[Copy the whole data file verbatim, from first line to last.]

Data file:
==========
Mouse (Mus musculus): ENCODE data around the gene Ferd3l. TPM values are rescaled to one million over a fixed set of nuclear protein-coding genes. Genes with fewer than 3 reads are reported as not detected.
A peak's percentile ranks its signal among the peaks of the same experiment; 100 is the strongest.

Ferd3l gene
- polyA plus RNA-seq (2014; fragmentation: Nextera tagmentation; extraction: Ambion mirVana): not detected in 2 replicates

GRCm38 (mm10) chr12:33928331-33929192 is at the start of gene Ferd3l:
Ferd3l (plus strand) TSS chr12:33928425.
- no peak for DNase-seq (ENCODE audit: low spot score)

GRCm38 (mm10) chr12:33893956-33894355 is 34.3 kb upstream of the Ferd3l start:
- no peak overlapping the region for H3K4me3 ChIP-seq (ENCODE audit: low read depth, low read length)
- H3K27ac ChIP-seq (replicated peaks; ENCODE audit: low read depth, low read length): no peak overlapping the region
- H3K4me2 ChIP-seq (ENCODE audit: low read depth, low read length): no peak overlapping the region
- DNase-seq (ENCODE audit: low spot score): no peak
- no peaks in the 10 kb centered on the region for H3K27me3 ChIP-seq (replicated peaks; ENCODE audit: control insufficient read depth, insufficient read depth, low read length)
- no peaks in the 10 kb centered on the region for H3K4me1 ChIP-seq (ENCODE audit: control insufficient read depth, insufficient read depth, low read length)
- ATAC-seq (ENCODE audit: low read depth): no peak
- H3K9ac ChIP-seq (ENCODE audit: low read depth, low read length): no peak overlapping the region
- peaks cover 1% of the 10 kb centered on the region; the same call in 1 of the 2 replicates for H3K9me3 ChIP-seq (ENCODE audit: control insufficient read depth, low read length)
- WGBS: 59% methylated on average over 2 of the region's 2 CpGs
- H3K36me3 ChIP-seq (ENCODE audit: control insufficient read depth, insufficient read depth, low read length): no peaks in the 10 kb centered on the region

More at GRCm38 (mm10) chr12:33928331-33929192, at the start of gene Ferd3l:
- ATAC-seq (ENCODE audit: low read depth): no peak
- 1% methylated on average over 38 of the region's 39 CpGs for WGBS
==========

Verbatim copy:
Mouse (Mus musculus): ENCODE data around the gene Ferd3l. TPM values are rescaled to one million over a fixed set of nuclear protein-coding genes. Genes with fewer than 3 reads are reported as not detected.
A peak's percentile ranks its signal among the peaks of the same experiment; 100 is the strongest.

Ferd3l gene
- polyA plus RNA-seq (2014; fragmentation: Nextera tagmentation; extraction: Ambion mirVana): not detected in 2 replicates

GRCm38 (mm10) chr12:33928331-33929192 is at the start of gene Ferd3l:
Ferd3l (plus strand) TSS chr12:33928425.
- no peak for DNase-seq (ENCODE audit: low spot score)

GRCm38 (mm10) chr12:33893956-33894355 is 34.3 kb upstream of the Ferd3l start:
- no peak overlapping the region for H3K4me3 ChIP-seq (ENCODE audit: low read depth, low read length)
- H3K27ac ChIP-seq (replicated peaks; ENCODE audit: low read depth, low read length): no peak overlapping the region
- H3K4me2 ChIP-seq (ENCODE audit: low read depth, low read length): no peak overlapping the region
- DNase-seq (ENCODE audit: low spot score): no peak
- no peaks in the 10 kb centered on the region for H3K27me3 ChIP-seq (replicated peaks; ENCODE audit: control insufficient read depth, insufficient read depth, low read length)
- no peaks in the 10 kb centered on the region for H3K4me1 ChIP-seq (ENCODE audit: control insufficient read depth, insufficient read depth, low read length)
- ATAC-seq (ENCODE audit: low read depth): no peak
- H3K9ac ChIP-seq (ENCODE audit: low read depth, low read length): no peak overlapping the region
- peaks cover 1% of the 10 kb centered on the region; the same call in 1 of the 2 replicates for H3K9me3 ChIP-seq (ENCODE audit: control insufficient read depth, low read length)
- WGBS: 59% methylated on average over 2 of the region's 2 CpGs
- H3K36me3 ChIP-seq (ENCODE audit: control insufficient read depth, insufficient read depth, low read length): no peaks in the 10 kb centered on the region

More at GRCm38 (mm10) chr12:33928331-33929192, at the start of gene Ferd3l:
- ATAC-seq (ENCODE audit: low read depth): no peak
- 1% methylated on average over 38 of the region's 39 CpGs for WGBS